However, even with those incredible finds, the tornado was given a rating of “high-end” EF4, by the National Weather Service, who estimated maximum wind speeds of 190 mph. Did the tornado reach EF-5 intensity somewhere in its path? There’s little doubt in anyone’s mind that it did. Did it reach that intensity in a populated area, where it would have caused EF-5 damage to civilization? The NWS says no; a couple of other survey teams (from University of Alabama and other independent organizations) say yes, though the general consensus was ‘no.’ It is definitely debatable, based on the evidence of EF-5 winds mentioned above.

So, how are tornadoes rated, exactly? It’s complicated, but a very general, basic answer is “based on damage caused or by directly-measured wind speeds at ground level if available.”


*UPDATE: The May 31, 2013 El Reno, Oklahoma tornado has been re-rated (or downgraded) to EF-3. Many in the meteorology community say this is all about politics, but the NWS’s main concern with the EF-5 rating seems to be the likely disparity between wind speeds at ground level and wind speeds well above ground level (the height at which radar can measure winds). The difference in winds at ground level and those above ground level are determined by friction; friction with the ground and objects on the ground (buildings, trees, etc.) tends to slow wind speeds. This is likely the reason that, in many tornadoes, a house may be completely destroyed, but the flower pot on the front porch is untouched- the winds at ground level were much lower than winds just a few feet above ground level. Now, that isn’t always the case- sometimes winds are strong enough to overcome some of the friction at ground level.

As mentioned before, the tornado caused no EF-5 damage. Even considering that the EF-5 wind speeds (velocities between 290 and 336mph were measured at around 400 ft above ground level, possibly the strongest ever recorded) occurred over open fields, if winds at or near ground level had been at EF-5 strength, more damage to vegetation would have occurred, and possibly even ground scouring. In the area where the peak winds were recorded, fields of tall grass were only bent/snapped over, not necessarily pulled from the ground, as happens in most EF-5 tornadoes. Though this damage indicator isn’t technically taken into consideration when officially rating a tornado, it is evidence that winds likely weren’t at EF-5 strength at or near ground level.

It’s obvious the tornado did have winds of EF-5 strength, though obviously too far above ground level to cause EF-5 damage on the ground.
Should the tornado have been rated EF-5? I tend to agree with the NWS here- even though it’s excellent that winds somewhere in the tornado were able to be measured- it’s a great start- those wind speeds weren’t near ground level. We can’t rate tornadoes based on winds that could have no impact on earth; it’s simply nonsense.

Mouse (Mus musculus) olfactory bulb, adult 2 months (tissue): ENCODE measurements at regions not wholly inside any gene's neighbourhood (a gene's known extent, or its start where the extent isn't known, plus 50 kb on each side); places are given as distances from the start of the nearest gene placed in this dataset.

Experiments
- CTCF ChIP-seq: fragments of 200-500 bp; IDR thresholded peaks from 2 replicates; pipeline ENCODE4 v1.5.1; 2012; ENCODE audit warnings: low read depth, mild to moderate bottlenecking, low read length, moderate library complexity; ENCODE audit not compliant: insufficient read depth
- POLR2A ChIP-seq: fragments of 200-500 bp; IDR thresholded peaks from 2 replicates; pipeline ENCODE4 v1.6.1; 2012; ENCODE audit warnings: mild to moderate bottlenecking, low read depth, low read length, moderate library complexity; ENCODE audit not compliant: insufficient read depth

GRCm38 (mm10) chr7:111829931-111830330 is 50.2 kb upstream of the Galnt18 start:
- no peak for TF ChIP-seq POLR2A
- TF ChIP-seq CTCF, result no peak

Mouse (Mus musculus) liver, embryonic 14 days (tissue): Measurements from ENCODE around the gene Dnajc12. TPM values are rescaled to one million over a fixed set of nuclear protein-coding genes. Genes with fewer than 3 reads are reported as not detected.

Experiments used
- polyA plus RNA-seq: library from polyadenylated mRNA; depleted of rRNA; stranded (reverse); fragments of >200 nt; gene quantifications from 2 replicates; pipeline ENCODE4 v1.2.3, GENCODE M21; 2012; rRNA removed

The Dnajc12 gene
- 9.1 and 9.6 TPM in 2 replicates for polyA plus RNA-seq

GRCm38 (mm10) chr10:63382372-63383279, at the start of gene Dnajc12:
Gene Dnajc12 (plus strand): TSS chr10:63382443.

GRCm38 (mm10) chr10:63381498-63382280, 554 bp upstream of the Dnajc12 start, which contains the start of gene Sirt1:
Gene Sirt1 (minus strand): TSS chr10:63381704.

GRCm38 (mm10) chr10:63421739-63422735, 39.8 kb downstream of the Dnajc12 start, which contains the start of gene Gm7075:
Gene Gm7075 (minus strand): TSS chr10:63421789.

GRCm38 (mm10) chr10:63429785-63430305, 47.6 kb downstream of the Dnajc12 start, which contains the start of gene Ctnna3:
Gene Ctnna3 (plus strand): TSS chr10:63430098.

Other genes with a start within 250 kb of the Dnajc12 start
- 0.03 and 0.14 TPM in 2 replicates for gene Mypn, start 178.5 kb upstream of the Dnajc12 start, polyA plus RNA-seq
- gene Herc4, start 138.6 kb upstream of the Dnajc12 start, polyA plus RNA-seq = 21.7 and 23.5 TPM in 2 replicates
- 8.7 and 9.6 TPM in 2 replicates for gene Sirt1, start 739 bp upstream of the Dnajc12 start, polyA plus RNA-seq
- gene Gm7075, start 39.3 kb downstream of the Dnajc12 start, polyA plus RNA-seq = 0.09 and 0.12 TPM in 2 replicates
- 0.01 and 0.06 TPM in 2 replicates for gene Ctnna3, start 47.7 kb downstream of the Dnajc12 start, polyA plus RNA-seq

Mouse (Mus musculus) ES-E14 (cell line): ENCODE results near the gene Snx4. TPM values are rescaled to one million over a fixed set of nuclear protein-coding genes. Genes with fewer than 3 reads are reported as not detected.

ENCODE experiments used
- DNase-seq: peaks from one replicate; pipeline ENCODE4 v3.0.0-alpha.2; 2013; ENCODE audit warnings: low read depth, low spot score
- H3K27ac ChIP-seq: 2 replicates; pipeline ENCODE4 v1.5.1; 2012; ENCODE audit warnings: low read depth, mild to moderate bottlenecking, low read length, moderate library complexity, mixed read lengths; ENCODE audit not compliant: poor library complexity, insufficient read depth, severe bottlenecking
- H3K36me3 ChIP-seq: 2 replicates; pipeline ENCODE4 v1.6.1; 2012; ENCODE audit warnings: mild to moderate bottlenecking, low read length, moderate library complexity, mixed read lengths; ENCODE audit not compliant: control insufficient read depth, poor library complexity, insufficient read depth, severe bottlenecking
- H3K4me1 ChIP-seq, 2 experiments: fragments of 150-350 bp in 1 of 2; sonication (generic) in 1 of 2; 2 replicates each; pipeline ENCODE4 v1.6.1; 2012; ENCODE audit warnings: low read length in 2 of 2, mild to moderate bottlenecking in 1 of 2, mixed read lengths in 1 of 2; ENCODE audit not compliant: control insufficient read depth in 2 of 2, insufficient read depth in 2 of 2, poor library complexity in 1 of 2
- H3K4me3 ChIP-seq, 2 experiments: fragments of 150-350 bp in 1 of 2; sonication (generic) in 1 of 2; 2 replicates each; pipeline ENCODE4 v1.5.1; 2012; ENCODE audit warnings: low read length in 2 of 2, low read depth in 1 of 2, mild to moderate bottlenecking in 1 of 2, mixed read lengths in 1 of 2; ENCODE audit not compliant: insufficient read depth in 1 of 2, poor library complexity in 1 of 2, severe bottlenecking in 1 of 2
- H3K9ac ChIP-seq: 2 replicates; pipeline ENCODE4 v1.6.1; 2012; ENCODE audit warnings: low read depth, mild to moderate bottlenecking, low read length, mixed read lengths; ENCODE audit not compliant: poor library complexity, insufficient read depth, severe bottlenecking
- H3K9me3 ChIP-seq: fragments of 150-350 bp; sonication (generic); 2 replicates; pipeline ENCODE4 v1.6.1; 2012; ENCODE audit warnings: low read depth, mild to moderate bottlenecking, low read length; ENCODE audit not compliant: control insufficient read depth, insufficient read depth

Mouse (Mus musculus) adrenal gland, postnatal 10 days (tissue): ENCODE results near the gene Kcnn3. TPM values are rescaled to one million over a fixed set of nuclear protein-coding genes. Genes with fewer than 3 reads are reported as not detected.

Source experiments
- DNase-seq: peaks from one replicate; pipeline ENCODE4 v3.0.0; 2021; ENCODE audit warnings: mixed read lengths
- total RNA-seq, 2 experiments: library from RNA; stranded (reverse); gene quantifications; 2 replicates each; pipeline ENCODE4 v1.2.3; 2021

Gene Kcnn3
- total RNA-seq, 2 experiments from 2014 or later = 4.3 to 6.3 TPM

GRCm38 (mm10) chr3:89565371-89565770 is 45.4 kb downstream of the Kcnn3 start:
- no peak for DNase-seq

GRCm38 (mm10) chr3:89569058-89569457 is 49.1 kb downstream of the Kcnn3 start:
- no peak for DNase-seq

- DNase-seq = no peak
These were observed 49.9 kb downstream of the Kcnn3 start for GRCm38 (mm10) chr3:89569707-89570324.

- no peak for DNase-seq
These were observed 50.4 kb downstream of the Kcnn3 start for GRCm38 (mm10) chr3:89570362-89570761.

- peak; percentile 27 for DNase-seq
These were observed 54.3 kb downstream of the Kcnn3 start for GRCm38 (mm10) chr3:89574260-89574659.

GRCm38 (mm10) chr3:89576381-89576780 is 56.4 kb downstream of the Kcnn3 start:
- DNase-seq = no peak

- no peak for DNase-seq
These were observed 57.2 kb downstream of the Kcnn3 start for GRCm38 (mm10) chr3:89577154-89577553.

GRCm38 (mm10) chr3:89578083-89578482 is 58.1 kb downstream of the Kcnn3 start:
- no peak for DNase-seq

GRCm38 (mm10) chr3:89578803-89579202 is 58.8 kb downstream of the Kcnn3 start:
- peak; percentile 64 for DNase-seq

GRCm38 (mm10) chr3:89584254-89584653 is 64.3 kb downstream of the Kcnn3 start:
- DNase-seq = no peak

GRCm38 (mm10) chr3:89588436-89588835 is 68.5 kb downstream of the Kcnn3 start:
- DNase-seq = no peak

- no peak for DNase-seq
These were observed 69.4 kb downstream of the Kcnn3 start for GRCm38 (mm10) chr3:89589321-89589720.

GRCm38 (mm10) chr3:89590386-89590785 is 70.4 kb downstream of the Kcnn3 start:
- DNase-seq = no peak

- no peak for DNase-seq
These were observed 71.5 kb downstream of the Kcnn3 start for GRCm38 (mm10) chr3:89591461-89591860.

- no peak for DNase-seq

The main lesson here is that we have no way of determining how different winds at ground level are from those at any distance above ground; it varies from tornado to tornado.


Typical EF-0 damage to a well-constructed frame house.
65-85 mph- “Peels surface off some roofs; some damage to gutters and siding; branches broken off trees; shallow-rooted trees pushed over.”


Typical EF-1 damage to a well-constructed frame house.
86-110 mph- “Roofs severely stripped; mobile homes overturned or badly damaged; loss of exterior doors; windows and other glass broken.”


Typical EF-2 damage to a well-constructed frame house.
111-135 mph- “Roofs torn off well-constructed homes; foundations of frame homes shifted; mobile homes completely destroyed; large trees snapped or uprooted; light-object missiles generated; cars lifted off ground.”


Typical EF-3 damage to a well-constructed frame house.
136-165 mph- “Entire stories of well-constructed homes destroyed; severe damage to large buildings such as shopping malls; trains overturned; trees debarked; heavy cars lifted off ground and thrown; structures with weak foundations blown away some distance.”


Typical EF-4 damage to a well-constructed frame house.
166-200 mph- “Well-constructed homes and whole frame houses completely leveled; cars thrown and small missiles generated. “


Typical EF-5 damage to a well-constructed frame house.
Greater than 200 mph- “Strong frame homes leveled off foundations and completely swept away; automobile-sized missiles fly through air in excess of 100m (300 ft); steel reinforced concrete structures severely damaged; high-rise buildings have significant structural deformation.”